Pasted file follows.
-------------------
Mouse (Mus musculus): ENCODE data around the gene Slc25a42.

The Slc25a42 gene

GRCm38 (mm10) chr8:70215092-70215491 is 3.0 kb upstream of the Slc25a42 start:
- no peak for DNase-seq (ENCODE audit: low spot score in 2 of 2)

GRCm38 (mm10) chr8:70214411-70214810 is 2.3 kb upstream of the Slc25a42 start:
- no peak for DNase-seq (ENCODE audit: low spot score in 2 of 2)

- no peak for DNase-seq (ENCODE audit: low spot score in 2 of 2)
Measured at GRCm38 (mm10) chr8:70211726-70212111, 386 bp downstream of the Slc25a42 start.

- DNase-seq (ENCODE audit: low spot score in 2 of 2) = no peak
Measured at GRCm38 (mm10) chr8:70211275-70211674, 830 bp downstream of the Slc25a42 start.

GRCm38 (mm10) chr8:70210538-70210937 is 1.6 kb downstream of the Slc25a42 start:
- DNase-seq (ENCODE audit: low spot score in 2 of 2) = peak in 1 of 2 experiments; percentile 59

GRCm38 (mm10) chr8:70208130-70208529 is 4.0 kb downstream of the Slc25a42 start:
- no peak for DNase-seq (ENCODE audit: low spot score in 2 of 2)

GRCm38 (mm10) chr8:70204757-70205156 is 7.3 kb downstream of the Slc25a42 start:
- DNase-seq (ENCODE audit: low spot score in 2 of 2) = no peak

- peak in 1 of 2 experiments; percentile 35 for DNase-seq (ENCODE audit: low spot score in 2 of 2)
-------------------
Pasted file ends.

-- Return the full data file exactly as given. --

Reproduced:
Mouse (Mus musculus): ENCODE data around the gene Slc25a42.

The Slc25a42 gene

GRCm38 (mm10) chr8:70215092-70215491 is 3.0 kb upstream of the Slc25a42 start:
- no peak for DNase-seq (ENCODE audit: low spot score in 2 of 2)

GRCm38 (mm10) chr8:70214411-70214810 is 2.3 kb upstream of the Slc25a42 start:
- no peak for DNase-seq (ENCODE audit: low spot score in 2 of 2)

- no peak for DNase-seq (ENCODE audit: low spot score in 2 of 2)
Measured at GRCm38 (mm10) chr8:70211726-70212111, 386 bp downstream of the Slc25a42 start.

- DNase-seq (ENCODE audit: low spot score in 2 of 2) = no peak
Measured at GRCm38 (mm10) chr8:70211275-70211674, 830 bp downstream of the Slc25a42 start.

GRCm38 (mm10) chr8:70210538-70210937 is 1.6 kb downstream of the Slc25a42 start:
- DNase-seq (ENCODE audit: low spot score in 2 of 2) = peak in 1 of 2 experiments; percentile 59

GRCm38 (mm10) chr8:70208130-70208529 is 4.0 kb downstream of the Slc25a42 start:
- no peak for DNase-seq (ENCODE audit: low spot score in 2 of 2)

GRCm38 (mm10) chr8:70204757-70205156 is 7.3 kb downstream of the Slc25a42 start:
- DNase-seq (ENCODE audit: low spot score in 2 of 2) = no peak

- peak in 1 of 2 experiments; percentile 35 for DNase-seq (ENCODE audit: low spot score in 2 of 2)